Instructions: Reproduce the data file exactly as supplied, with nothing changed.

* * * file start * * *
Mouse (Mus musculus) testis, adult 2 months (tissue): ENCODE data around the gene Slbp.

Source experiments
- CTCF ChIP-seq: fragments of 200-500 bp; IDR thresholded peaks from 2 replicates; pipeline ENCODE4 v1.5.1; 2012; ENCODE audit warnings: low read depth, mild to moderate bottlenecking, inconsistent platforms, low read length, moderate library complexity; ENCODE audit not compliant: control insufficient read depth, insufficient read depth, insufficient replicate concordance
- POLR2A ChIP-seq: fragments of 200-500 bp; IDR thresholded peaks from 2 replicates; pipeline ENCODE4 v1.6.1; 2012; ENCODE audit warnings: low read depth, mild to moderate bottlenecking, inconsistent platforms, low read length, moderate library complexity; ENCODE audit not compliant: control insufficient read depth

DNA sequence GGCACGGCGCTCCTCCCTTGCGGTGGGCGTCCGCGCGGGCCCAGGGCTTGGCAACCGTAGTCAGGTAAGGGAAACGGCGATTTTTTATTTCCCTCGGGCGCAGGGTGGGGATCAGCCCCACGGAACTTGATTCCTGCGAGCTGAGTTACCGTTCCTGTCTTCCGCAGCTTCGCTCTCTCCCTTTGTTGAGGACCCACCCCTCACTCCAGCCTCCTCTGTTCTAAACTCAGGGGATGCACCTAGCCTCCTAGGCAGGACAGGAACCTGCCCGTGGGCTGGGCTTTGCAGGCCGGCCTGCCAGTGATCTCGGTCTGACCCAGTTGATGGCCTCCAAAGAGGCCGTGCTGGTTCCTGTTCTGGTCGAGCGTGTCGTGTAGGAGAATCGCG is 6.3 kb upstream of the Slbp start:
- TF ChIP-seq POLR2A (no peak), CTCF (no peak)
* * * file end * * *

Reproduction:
Mouse (Mus musculus) testis, adult 2 months (tissue): ENCODE data around the gene Slbp.

Source experiments
- CTCF ChIP-seq: fragments of 200-500 bp; IDR thresholded peaks from 2 replicates; pipeline ENCODE4 v1.5.1; 2012; ENCODE audit warnings: low read depth, mild to moderate bottlenecking, inconsistent platforms, low read length, moderate library complexity; ENCODE audit not compliant: control insufficient read depth, insufficient read depth, insufficient replicate concordance
- POLR2A ChIP-seq: fragments of 200-500 bp; IDR thresholded peaks from 2 replicates; pipeline ENCODE4 v1.6.1; 2012; ENCODE audit warnings: low read depth, mild to moderate bottlenecking, inconsistent platforms, low read length, moderate library complexity; ENCODE audit not compliant: control insufficient read depth

DNA sequence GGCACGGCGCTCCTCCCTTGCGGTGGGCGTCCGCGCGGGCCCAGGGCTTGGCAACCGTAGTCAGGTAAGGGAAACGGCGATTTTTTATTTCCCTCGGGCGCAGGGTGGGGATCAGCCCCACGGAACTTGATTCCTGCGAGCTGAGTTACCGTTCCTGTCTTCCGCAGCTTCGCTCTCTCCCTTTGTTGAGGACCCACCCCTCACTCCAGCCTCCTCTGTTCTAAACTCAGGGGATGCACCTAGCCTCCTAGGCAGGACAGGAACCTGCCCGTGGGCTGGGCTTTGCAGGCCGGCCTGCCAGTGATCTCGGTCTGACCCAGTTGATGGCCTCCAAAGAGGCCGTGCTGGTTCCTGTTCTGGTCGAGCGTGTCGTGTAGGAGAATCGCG is 6.3 kb upstream of the Slbp start:
- TF ChIP-seq POLR2A (no peak), CTCF (no peak)